Wednesday, July 23, 2014

Sanctions Stuck, this Time

Peake v. Underwood, No. D061267 (D4d1 July 17, 2014)

In the published part of this opinion, the court affirms an order granting terminating sanctions and awarding attorney’s fees because plaintiff and her attorney for maintained a frivolous case. Not too much new here, although the case provides a useful overview of the various legal standards that go into a Code of Civil Procedure § 128.7 motion. The court is very deferential to the trial court’s findings that the case lacked legal or factual merit. (I must say, on more than one occasion, I’ve seen summary judgment motions denied based on much weaker factual showings than plaintiff’s here.)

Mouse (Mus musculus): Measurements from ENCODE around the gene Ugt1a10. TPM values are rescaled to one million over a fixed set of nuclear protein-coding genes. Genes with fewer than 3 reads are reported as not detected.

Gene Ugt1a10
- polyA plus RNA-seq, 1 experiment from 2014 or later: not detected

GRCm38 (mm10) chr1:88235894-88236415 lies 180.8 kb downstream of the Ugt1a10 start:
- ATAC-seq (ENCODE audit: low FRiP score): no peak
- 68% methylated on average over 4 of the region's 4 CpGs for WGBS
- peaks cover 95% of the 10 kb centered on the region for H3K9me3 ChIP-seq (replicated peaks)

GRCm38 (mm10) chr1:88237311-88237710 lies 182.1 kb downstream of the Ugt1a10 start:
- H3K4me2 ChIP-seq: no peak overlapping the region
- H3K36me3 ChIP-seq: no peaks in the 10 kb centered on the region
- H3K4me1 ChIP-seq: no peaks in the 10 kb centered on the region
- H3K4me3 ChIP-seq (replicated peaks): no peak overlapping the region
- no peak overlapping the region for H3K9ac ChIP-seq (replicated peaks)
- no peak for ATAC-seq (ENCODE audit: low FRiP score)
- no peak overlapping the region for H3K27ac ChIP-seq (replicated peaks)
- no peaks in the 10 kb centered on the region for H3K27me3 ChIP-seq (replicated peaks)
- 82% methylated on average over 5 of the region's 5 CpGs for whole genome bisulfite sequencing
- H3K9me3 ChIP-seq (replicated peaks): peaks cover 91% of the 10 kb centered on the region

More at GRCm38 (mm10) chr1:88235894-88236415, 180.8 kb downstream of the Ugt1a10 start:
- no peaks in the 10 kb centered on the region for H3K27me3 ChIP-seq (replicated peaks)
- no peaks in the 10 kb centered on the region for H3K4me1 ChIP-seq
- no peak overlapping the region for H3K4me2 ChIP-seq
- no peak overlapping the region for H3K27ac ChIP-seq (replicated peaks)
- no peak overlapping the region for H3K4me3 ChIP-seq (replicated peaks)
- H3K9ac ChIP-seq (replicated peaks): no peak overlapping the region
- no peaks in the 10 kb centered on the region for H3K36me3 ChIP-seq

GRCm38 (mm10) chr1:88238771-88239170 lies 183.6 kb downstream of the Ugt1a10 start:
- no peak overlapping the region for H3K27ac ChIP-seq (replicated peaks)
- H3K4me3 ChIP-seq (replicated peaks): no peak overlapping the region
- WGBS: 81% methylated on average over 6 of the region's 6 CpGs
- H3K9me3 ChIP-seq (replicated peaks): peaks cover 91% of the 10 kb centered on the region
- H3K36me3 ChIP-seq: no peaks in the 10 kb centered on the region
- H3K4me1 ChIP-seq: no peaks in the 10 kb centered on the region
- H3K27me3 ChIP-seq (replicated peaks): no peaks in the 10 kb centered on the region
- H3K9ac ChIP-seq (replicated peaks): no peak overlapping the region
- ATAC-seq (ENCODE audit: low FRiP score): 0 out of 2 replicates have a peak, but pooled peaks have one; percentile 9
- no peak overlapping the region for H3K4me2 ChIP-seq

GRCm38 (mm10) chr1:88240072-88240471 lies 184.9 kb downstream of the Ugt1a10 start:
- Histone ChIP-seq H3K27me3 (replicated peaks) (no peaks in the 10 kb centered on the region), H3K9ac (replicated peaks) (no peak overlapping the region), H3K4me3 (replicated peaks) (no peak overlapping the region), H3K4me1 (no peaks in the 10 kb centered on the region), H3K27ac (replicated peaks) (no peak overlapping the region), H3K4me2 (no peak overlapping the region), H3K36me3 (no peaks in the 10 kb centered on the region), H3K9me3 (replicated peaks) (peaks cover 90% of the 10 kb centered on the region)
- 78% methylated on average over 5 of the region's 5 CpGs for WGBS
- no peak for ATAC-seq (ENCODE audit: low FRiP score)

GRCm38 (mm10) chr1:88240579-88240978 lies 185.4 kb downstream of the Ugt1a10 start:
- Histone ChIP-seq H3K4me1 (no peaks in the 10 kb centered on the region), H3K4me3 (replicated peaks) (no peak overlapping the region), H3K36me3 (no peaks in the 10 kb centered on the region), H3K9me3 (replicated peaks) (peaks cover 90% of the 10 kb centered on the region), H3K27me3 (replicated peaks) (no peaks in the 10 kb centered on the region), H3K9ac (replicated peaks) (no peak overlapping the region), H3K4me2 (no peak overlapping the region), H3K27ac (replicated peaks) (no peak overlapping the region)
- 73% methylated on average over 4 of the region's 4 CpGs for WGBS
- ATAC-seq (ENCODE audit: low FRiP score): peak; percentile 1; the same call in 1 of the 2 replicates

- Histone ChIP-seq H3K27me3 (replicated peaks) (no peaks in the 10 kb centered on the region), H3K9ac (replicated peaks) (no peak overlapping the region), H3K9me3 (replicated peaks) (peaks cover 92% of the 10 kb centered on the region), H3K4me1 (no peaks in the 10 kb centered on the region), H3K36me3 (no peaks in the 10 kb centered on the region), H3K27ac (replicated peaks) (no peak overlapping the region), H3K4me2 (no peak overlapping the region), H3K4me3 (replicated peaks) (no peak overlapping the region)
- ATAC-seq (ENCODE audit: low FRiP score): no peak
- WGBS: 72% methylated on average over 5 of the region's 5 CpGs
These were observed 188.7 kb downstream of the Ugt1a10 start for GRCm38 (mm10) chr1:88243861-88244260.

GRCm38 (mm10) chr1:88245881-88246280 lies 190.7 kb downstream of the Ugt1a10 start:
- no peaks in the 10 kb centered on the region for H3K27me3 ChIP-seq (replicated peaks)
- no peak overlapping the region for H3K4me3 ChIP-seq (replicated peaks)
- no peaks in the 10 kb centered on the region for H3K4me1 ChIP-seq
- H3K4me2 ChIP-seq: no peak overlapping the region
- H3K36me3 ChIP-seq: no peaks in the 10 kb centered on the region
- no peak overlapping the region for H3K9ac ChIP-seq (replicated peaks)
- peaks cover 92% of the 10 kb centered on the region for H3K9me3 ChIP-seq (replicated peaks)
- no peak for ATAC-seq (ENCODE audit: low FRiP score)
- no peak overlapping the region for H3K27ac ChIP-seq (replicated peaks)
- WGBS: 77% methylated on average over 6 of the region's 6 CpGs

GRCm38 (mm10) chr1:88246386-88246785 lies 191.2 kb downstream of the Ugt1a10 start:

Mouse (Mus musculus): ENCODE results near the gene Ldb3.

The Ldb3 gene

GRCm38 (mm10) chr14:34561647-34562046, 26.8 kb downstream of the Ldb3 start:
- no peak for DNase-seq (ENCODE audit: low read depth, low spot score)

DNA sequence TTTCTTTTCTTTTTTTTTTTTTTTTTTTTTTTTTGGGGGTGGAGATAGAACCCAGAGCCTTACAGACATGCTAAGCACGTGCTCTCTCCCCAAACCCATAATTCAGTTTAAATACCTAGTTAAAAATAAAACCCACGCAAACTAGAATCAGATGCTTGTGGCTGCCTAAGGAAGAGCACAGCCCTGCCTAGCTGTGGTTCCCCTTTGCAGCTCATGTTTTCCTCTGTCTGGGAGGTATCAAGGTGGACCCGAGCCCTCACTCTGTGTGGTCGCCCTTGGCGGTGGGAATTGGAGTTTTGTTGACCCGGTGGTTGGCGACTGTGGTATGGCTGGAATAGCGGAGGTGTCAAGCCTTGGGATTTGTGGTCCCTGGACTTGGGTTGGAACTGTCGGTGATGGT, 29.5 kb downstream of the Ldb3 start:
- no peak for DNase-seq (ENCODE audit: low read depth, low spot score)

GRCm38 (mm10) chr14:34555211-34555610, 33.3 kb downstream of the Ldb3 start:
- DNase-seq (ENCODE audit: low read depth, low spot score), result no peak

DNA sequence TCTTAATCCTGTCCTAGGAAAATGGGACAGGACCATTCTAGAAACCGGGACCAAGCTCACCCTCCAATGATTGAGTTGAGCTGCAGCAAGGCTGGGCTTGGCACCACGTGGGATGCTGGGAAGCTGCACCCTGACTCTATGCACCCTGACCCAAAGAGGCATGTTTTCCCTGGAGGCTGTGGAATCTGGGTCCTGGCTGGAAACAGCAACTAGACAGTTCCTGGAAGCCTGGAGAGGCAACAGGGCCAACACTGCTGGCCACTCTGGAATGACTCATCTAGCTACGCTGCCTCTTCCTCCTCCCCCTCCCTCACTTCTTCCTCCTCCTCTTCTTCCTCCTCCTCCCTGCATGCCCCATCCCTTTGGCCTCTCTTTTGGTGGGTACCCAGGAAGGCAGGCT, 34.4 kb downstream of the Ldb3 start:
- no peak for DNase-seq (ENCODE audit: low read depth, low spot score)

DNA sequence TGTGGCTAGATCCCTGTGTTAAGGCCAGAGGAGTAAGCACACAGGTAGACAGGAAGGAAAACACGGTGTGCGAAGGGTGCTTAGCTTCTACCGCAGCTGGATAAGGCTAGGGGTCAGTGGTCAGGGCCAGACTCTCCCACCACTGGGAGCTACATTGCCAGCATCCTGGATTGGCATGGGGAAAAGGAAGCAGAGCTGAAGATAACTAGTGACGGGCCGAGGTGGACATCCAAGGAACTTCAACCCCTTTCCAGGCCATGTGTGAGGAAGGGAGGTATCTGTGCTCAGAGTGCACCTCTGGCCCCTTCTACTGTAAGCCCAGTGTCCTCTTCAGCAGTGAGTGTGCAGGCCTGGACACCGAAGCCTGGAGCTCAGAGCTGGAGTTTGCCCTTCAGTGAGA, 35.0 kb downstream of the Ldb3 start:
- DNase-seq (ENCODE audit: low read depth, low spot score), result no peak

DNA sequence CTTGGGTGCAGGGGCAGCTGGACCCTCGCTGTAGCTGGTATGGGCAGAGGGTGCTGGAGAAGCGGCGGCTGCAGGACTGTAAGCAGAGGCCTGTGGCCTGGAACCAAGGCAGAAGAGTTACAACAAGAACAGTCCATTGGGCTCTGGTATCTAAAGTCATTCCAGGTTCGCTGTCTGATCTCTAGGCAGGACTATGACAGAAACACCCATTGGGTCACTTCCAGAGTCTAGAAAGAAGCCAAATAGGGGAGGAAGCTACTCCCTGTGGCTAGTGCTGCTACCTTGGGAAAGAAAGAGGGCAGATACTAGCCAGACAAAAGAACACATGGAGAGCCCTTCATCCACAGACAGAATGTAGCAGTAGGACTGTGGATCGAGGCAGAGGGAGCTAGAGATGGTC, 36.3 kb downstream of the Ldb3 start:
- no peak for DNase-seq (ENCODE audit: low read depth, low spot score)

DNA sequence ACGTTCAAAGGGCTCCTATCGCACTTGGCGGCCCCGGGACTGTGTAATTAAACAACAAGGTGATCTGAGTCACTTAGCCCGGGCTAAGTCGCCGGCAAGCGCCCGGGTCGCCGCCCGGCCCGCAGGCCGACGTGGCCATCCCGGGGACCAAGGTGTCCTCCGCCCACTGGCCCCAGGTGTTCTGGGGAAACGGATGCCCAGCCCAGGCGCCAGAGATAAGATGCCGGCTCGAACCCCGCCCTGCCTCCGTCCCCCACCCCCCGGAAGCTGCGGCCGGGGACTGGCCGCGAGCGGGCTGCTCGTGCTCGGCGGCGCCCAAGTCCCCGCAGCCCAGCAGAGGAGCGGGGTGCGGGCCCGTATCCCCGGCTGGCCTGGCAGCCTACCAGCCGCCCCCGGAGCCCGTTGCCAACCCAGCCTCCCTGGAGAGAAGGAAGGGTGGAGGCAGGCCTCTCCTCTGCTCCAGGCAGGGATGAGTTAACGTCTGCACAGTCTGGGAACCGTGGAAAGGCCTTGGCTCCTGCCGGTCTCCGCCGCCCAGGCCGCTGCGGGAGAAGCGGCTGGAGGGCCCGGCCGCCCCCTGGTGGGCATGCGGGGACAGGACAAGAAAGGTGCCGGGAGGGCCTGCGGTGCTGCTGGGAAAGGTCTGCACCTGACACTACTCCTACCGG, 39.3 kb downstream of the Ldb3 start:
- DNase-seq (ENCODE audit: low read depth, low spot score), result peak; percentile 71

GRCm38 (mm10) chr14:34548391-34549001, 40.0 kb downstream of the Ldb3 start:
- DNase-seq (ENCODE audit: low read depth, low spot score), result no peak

One interesting point: As required by § 128.7(c)(1), the defendant served plaintiff with the motion twenty-one days before it was filed. Instead of withdrawing the challenged claims to avoid a sanction, the plaintiff added a few more. When the court ruled, it dismissed as frivolous the claims addressed in the original motion as well as the new claims. It did not require the defendant to serve a new motion addressing the new claims too and afford the plaintiff another safe harbor period. Although the court recognizes that “the statutory language does appear to support the need for an additional safe harbor period after an amended pleading is filed,” it nonetheless affirms. Because the new claims were “flawed for the same essential reason” as the original ones, an additional safe harbor would have been futile.


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